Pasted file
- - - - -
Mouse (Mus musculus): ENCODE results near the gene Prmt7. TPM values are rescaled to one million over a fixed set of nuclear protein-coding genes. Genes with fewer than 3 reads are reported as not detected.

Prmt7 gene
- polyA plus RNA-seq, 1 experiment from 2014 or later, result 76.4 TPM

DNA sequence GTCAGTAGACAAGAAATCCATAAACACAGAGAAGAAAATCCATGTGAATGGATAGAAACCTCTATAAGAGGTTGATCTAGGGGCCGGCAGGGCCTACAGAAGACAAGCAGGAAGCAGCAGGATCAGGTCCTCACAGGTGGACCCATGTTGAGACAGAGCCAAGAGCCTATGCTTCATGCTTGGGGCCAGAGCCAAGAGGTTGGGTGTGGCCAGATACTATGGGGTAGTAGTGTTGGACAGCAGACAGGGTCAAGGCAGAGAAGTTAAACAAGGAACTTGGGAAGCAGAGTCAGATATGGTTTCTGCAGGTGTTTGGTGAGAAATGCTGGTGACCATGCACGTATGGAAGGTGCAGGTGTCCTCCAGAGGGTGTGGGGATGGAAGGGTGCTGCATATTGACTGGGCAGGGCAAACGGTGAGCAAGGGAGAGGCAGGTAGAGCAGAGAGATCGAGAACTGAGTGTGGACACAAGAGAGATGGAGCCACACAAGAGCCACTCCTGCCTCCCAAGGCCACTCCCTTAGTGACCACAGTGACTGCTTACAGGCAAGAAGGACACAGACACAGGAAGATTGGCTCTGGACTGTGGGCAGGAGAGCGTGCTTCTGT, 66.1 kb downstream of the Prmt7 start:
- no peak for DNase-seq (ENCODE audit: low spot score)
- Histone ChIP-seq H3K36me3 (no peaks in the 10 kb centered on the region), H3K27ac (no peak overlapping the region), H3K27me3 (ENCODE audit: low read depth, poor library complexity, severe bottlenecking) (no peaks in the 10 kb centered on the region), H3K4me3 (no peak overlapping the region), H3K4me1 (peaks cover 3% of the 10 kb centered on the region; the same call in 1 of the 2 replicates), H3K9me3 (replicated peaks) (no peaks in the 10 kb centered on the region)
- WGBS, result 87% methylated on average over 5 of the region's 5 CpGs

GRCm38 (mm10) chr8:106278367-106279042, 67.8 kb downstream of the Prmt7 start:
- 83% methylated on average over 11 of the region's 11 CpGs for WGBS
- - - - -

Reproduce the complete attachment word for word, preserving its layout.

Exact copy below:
Mouse (Mus musculus): ENCODE results near the gene Prmt7. TPM values are rescaled to one million over a fixed set of nuclear protein-coding genes. Genes with fewer than 3 reads are reported as not detected.

Prmt7 gene
- polyA plus RNA-seq, 1 experiment from 2014 or later, result 76.4 TPM

DNA sequence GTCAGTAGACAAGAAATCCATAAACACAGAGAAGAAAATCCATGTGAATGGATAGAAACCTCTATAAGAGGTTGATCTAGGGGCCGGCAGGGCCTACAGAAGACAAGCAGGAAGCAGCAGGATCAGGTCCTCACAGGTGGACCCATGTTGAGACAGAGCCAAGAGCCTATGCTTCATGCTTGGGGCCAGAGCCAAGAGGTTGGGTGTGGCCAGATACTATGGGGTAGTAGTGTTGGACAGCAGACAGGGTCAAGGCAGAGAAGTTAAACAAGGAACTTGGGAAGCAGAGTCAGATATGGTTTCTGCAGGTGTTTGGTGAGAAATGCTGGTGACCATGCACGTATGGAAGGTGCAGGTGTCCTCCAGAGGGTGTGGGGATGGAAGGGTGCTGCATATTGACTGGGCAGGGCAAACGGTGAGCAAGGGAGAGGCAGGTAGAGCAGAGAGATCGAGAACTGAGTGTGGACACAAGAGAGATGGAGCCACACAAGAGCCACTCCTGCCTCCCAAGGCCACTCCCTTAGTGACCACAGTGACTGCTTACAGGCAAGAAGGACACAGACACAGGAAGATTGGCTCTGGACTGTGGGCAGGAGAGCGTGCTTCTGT, 66.1 kb downstream of the Prmt7 start:
- no peak for DNase-seq (ENCODE audit: low spot score)
- Histone ChIP-seq H3K36me3 (no peaks in the 10 kb centered on the region), H3K27ac (no peak overlapping the region), H3K27me3 (ENCODE audit: low read depth, poor library complexity, severe bottlenecking) (no peaks in the 10 kb centered on the region), H3K4me3 (no peak overlapping the region), H3K4me1 (peaks cover 3% of the 10 kb centered on the region; the same call in 1 of the 2 replicates), H3K9me3 (replicated peaks) (no peaks in the 10 kb centered on the region)
- WGBS, result 87% methylated on average over 5 of the region's 5 CpGs

GRCm38 (mm10) chr8:106278367-106279042, 67.8 kb downstream of the Prmt7 start:
- 83% methylated on average over 11 of the region's 11 CpGs for WGBS